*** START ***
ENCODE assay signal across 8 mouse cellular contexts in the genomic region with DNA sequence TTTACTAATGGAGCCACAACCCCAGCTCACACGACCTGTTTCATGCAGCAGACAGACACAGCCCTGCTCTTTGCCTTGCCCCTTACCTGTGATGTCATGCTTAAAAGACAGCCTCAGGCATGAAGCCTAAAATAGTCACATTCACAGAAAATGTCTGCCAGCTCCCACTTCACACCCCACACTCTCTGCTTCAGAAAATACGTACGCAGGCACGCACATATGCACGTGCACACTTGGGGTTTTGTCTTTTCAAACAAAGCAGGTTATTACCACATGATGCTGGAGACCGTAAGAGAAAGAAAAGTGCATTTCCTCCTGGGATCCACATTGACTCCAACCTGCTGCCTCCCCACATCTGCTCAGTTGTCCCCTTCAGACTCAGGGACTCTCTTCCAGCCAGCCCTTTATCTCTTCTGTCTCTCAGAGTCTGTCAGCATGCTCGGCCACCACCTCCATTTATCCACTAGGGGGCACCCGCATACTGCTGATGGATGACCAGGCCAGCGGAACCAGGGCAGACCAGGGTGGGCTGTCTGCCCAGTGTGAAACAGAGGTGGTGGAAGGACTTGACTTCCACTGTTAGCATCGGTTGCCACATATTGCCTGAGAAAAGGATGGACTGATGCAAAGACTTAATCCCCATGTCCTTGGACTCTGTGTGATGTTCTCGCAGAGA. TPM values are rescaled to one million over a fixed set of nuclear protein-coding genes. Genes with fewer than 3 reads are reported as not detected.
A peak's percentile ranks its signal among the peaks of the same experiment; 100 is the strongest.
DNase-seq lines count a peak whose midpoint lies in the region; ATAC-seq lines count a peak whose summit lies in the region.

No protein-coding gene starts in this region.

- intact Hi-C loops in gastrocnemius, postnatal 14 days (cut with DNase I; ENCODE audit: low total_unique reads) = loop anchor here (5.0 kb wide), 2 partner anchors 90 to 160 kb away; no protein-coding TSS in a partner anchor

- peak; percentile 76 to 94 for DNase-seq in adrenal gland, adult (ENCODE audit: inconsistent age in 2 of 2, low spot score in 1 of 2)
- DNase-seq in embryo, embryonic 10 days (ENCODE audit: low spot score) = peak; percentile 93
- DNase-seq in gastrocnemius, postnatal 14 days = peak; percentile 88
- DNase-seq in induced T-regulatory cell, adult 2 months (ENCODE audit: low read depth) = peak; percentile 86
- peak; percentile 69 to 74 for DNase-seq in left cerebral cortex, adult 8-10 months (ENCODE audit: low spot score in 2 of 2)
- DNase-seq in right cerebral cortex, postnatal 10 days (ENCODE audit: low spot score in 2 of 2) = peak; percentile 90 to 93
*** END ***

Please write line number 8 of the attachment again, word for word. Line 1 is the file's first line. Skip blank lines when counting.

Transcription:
- DNase-seq in gastrocnemius, postnatal 14 days = peak; percentile 88